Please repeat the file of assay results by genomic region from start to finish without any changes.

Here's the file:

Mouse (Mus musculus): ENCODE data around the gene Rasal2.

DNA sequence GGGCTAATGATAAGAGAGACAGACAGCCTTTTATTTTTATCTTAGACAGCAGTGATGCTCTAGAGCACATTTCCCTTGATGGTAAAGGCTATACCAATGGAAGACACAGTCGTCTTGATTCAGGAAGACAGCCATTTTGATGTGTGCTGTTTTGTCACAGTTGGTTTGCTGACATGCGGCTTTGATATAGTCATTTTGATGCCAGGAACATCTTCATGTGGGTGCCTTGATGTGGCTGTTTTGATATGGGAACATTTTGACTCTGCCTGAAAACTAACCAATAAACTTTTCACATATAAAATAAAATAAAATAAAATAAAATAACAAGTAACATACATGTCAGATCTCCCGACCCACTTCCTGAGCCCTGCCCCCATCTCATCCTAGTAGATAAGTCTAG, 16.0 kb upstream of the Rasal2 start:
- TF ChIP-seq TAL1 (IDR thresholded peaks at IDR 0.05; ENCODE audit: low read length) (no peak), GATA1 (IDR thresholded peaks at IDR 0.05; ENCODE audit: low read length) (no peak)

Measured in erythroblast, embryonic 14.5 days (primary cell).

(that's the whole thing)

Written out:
Mouse (Mus musculus): ENCODE data around the gene Rasal2.

DNA sequence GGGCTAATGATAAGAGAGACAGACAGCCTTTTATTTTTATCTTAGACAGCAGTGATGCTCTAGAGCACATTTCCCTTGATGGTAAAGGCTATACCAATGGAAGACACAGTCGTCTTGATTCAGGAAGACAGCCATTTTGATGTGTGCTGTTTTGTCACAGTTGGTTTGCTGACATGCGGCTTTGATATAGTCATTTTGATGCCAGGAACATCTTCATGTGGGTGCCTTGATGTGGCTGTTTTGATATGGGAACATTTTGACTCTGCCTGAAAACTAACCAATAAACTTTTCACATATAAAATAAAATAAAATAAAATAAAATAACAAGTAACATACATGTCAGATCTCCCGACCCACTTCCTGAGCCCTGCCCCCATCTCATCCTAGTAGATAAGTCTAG, 16.0 kb upstream of the Rasal2 start:
- TF ChIP-seq TAL1 (IDR thresholded peaks at IDR 0.05; ENCODE audit: low read length) (no peak), GATA1 (IDR thresholded peaks at IDR 0.05; ENCODE audit: low read length) (no peak)

Measured in erythroblast, embryonic 14.5 days (primary cell).